Jul 14 2008

Bruce Schneier: The Truth About Chinese Hackers

Bruce Schneier

Bruce Schneier is a well-known security and cryptography researcher.  He has a popular blog where he posted his recent article detailing “The Truth About Chinese Hackers”, which was written for Discovery Channel.

This article is not particularly insightful and sort of lumps all of the Chinese hackers into a single group of young, male patriotic kids doing it for the babes and limos.

These hacker groups seem not to be working for the Chinese government. They don’t seem to be coordinated by the Chinese military.

The hackers are in this for two reasons: fame and glory, and an attempt to make a living.

This is very short sighted.  We should be honest here, neither Bruce Schneier nor Heike and I know with absolute certainty what Chinese hackers are doing, who is coordinating them and who might be paying them.  Maybe the article shouldn’t be titled “The Truth About Chinese Hacker” because Bruce doesn’t know what the truth is (Heike would have said that he couldn’t handle the truth either, but that’s not my style).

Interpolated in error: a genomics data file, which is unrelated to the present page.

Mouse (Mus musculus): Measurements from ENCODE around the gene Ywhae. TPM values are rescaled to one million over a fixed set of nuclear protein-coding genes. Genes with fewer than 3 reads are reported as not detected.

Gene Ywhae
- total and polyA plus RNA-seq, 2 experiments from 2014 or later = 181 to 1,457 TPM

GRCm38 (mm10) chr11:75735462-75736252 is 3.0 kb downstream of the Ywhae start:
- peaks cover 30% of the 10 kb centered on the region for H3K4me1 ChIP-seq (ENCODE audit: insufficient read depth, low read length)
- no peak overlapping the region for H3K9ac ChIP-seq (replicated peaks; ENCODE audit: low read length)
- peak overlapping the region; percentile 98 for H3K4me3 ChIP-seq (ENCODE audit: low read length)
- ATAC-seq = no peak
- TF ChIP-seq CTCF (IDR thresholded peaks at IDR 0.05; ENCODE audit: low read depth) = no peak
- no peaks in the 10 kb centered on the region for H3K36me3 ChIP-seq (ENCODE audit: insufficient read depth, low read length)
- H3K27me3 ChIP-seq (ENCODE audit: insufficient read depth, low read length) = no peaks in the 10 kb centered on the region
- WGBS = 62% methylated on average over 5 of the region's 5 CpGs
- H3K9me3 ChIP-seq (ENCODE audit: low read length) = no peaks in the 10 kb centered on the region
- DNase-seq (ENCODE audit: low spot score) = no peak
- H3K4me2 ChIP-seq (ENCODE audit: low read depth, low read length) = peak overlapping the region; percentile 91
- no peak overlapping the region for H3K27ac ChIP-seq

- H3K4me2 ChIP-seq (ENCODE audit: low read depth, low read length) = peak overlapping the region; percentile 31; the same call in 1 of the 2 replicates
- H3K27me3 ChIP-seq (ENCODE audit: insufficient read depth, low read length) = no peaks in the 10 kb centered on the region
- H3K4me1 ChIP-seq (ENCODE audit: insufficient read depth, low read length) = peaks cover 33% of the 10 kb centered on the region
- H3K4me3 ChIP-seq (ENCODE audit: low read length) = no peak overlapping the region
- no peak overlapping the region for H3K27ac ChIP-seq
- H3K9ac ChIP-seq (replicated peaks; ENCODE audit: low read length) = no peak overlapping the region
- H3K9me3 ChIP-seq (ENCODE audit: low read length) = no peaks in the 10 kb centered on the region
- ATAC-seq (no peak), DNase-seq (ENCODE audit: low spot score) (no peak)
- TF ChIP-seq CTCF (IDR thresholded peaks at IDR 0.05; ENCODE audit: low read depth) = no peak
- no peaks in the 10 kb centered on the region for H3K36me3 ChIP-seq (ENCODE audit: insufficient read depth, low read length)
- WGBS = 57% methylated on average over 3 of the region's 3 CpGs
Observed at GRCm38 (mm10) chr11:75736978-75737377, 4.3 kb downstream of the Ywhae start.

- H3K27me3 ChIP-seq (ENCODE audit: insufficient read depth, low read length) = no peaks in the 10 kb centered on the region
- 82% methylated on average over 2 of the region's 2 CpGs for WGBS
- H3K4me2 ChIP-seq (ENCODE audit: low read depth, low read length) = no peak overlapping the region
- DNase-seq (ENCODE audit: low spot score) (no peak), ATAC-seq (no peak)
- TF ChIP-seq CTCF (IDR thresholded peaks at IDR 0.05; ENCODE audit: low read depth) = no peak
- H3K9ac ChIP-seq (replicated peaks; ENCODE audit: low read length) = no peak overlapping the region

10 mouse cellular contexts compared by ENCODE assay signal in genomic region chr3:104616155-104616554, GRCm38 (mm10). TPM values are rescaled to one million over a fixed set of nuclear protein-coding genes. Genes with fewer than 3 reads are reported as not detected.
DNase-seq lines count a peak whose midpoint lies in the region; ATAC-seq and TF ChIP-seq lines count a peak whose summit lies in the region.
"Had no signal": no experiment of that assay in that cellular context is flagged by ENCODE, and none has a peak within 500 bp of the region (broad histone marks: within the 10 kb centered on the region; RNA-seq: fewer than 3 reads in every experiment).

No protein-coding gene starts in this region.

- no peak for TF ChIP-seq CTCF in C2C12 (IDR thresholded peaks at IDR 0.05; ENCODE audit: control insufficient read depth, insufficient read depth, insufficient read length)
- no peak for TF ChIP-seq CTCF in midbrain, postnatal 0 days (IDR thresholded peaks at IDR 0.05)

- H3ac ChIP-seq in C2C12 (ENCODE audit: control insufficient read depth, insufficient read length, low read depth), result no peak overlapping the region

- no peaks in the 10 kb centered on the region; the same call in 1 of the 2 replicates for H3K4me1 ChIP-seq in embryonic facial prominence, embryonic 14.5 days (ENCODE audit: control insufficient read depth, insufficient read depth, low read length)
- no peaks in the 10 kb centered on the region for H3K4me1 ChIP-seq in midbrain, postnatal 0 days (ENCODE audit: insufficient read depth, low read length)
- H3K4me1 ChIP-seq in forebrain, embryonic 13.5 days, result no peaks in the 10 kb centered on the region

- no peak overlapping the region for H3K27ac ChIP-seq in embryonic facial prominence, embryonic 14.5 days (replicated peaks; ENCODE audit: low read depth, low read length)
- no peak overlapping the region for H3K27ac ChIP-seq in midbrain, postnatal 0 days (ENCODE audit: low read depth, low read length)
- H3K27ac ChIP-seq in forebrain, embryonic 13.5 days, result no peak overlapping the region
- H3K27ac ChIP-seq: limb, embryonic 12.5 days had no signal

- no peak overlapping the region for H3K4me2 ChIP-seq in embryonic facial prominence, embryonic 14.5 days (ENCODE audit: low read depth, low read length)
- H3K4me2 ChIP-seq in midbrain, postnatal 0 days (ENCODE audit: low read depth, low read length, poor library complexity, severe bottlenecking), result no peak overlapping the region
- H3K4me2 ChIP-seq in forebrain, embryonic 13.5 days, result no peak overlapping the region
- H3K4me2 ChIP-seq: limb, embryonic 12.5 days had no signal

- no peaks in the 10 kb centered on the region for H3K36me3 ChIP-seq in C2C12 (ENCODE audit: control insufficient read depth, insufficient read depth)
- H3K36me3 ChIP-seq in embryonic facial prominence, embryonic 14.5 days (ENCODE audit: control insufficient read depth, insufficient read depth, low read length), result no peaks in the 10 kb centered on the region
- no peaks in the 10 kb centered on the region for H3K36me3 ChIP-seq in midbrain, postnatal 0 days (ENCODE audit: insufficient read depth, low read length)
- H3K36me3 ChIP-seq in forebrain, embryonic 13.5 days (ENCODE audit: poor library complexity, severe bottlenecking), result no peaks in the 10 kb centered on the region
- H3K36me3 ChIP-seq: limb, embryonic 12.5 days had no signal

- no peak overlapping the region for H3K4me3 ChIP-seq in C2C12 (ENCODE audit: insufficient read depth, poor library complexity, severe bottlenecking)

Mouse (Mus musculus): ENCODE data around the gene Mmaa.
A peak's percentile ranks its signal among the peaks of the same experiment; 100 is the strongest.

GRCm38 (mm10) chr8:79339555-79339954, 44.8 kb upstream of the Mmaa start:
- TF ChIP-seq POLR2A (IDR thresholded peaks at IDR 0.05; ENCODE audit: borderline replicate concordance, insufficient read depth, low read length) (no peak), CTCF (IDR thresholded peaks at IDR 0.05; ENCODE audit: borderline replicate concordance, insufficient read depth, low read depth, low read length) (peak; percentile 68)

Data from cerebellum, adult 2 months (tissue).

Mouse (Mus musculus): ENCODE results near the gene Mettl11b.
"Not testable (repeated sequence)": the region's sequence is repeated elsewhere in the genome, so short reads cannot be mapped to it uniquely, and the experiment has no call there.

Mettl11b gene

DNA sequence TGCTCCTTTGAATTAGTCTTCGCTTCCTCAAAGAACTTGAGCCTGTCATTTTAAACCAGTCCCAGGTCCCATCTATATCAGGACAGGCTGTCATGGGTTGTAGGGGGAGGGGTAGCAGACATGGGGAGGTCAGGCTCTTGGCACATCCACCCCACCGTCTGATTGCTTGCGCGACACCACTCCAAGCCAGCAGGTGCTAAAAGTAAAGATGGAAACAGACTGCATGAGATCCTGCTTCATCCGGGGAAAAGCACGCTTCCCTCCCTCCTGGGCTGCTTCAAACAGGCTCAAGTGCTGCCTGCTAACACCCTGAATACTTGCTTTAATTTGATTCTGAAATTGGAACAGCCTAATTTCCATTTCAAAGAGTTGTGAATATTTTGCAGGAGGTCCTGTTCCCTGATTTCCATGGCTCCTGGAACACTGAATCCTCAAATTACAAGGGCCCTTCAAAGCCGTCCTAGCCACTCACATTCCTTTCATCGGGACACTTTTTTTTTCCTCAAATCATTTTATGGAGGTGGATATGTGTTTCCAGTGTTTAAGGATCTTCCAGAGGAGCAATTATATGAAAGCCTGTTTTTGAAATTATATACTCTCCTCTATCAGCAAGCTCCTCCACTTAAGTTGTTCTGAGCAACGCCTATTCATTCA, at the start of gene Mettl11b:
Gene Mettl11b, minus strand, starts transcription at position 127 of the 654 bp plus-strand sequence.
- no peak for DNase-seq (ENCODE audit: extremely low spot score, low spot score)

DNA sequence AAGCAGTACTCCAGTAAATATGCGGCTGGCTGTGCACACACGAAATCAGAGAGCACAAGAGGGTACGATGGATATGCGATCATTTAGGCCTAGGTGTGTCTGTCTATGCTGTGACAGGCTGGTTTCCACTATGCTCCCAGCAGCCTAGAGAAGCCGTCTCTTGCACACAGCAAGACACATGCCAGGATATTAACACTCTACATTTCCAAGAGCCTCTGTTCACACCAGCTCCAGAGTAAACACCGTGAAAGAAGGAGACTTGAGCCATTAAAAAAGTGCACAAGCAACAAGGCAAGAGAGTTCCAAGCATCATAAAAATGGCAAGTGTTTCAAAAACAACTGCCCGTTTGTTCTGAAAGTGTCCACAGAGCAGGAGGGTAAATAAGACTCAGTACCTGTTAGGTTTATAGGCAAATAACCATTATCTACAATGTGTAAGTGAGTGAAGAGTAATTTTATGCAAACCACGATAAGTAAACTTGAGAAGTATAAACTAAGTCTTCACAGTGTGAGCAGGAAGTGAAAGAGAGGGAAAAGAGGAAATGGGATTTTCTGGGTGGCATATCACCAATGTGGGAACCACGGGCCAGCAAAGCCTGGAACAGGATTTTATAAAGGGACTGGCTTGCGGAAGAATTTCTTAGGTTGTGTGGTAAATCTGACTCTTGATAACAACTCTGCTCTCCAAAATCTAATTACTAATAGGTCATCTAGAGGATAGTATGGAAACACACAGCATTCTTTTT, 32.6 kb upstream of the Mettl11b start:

I think a lot of people assume that activity attributed to the PRC is simply based on the IP address.  After studying spear phishing attacks, custom malware attacks and the types of data that have been exfiltrated from various NGO targets it seems likely that some entity is coordinating the collection and exploitation of this information.  In my humble opinion, there may be more to this than WoW passwords.

 

11 responses so far

11 Responses to “Bruce Schneier: The Truth About Chinese Hackers”

  1. Nilson 15 Jul 2008 at 11:11 am